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Europe’s Euthanasia Craze

The case of Frank Van Den Bleeken—the Belgian murderer and rapist who requested to be euthanized rather than spend life in prison—has provoked its fair share of comment. And rightly so, the facts of this case are undoubtedly shocking. But far more shocking is the rapidly growing euthanasia culture that made this whole affair possible. This increasing normalization of euthanasia is just one of many social trends that reveals a Europe that is becoming profoundly estranged from its Judeo-Christian heritage. As that happens, European societies are losing the moral and spiritual armory with which to resist the gradual slide into a complacent nihilism Continue Reading »

The Historical Kevorkian

I am often asked for interviews by students who are writing papers about the assisted suicide issue. I am always happy to oblige. Most ask why I oppose assisted suicide and whether I think guidelines can prevent the slippery slope. But, the other day, I was contacted by a high-schooler writing a paper about something I had never considered: the historical significance of Jack Kevorkian. Continue Reading »

The Death of Martha Wichorek

In the winter of 1996, while I was studying the record of Jack Kevorkian’s first forty-seven physician-assisted suicides, I received a letter from a woman I did not know named Martha Wichorek. This letter was to be the first of many. Dated December 2, 1996, it read: Prof. Kaplan, Dear Friend In . . . . Continue Reading »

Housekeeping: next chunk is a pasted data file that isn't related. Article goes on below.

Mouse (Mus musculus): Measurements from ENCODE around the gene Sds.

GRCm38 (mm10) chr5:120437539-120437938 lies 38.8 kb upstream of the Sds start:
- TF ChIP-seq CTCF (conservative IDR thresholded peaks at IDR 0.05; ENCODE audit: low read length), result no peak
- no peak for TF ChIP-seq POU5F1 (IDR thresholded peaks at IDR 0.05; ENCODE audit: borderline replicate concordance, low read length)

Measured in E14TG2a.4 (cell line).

La Petite Mort et la Grande Mort

I admire the Archbishop of Montreal, Christian Lépine, for speaking out against the new euthanasia program that our politicians have sanctified by calling “medical aid in dying.” Rumour has it that he was forced to buy his own space to do so, inasmuch as Quebec papers proved . . . . Continue Reading »

The Right to Die in Massachusetts

Massachusetts voters are considering an assisted suicide law.  I do not deny the right of the states to create this type of legislation; better there than through federal law or mandate.  I can be an American citizen and remain one while moving from a state whose laws I do not condone to . . . . Continue Reading »

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